Annals of Indian Academy of Neurology
  Users Online: 852 Home | About the Journal | InstructionsCurrent Issue | Back IssuesLogin      Print this page Email this page  Small font size Default font size Increase font size


 
Table of Contents
ORIGINAL ARTICLE
Year : 2013  |  Volume : 16  |  Issue : 3  |  Page : 357-360
 

Pathway to care of epilepsy patients: Exploratory study from an urban slum in Northern India


1 School of Public Health, Post Graduate Institute of Medical Education and Research, Chandigarh, India
2 Department of Community Medicine and Family Medicine, All India Institute of Medical Sciences, Bhubaneswar, Orissa, India

Date of Submission18-Dec-2012
Date of Decision28-Jan-2013
Date of Acceptance09-Feb-2013
Date of Web Publication26-Aug-2013

Correspondence Address:
Binod Kumar Patro
Department of Community Medicine and Family Medicine, All India Institute of Medical Sciences, Bhubaneswar - 751 019
India
Login to access the Email id

Source of Support: None, Conflict of Interest: None


DOI: 10.4103/0972-2327.116930

Rights and Permissions

 

   Abstract 

Introduction: Epilepsy is a chronic neurological disorder with major psychosocial correlates. Most epilepsy patients in developing countries are untreated or inadequately treated. It is essential to understand the pathway, to care taken by epilepsy patients in a community, to be able to target appropriate services to them. Materials and Methods: A community based study was conducted on all epilepsy patients in an urban slum in Northern India to study their pathways to care. A list of persons suffering from epilepsy was generated by house to house visits, snowballing, and key informant contacts. In-depth interview and Medical Record Review were used to document their pathway to care. Results: Thirteen of the twenty two patients had contacted a health-care provider for their first episode. The most common first link of care for the patients was secondary level Government hospitals. The next common was private practitioners, followed by Tertiary Care Hospitals, and registered medical practitioners. Eleven out of twenty two patients had to contact a Tertiary Level Center for seeking care. The number of health-care facilities consulted before arriving at their latest point of care ranged from 0 to 5. Traditional or faith healers were consulted at some point of time for cure. Conclusion: There is a need to focus on strengthening and capacity building of the primary care settings for managing epilepsy to enable their better utilization. This shall prevent unnecessary referrals and hence the load on the already burdened higher facilities.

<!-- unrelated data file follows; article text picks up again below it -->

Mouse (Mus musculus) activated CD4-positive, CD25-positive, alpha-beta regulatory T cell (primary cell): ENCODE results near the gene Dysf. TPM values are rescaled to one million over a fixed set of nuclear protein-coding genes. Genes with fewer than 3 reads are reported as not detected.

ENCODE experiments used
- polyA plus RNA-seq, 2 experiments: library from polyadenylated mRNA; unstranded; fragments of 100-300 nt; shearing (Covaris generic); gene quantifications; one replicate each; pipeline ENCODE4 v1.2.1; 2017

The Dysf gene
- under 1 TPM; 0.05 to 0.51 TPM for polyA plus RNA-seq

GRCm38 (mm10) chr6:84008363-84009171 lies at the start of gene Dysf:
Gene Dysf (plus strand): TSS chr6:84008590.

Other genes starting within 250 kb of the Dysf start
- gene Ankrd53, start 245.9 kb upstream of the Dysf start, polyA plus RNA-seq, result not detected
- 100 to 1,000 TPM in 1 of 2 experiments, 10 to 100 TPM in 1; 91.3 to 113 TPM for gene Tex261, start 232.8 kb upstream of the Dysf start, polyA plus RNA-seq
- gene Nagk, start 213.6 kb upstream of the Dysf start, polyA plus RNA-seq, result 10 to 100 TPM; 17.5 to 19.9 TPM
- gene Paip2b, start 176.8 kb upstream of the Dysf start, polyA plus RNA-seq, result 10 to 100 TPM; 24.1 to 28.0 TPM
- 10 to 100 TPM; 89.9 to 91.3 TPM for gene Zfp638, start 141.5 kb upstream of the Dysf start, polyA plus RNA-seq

Keywords: Care seeking, epilepsy, pathway to care, primary level care


How to cite this article:
Jeyashree K, Sinha S, Patro BK. Pathway to care of epilepsy patients: Exploratory study from an urban slum in Northern India. Ann Indian Acad Neurol 2013;16:357-60

How to cite this URL:
Jeyashree K, Sinha S, Patro BK. Pathway to care of epilepsy patients: Exploratory study from an urban slum in Northern India. Ann Indian Acad Neurol [serial online] 2013 [cited 2019 Oct 13];16:357-60. Available from: http://www.annalsofian.org/text.asp?2013/16/3/357/116930



   Introduction Top


Epilepsy is a chronic neurological disorder, that has major psychosocial correlates. [1],[2] Developing nations are home to more than 85% of the epilepsy cases in the world where most of them are untreated. [3],[4] Over 70% of the epilepsy patients are not on any kind of treatment or are receiving inadequate treatment in India. [5] The diagnosis of epilepsy is associated with social problems like discrimination, stigma, difficulty in interpersonal relationships etc. [6] Hence, even among the few receiving appropriate treatment, their psychosocial needs are often overlooked in the absence of obvious disability. [7] Besides these psychosocial barriers, supply side issues like poor health-care infrastructure or manpower deficit and demand side issues like poor affordability and lack of awareness factors have been identified as potential barriers to access health-care for epilepsy. Over all, epilepsy patients suffer from poor quality of life as an effect of the type and frequency of seizures, the therapy for epilepsy, social discrimination, etc. [3]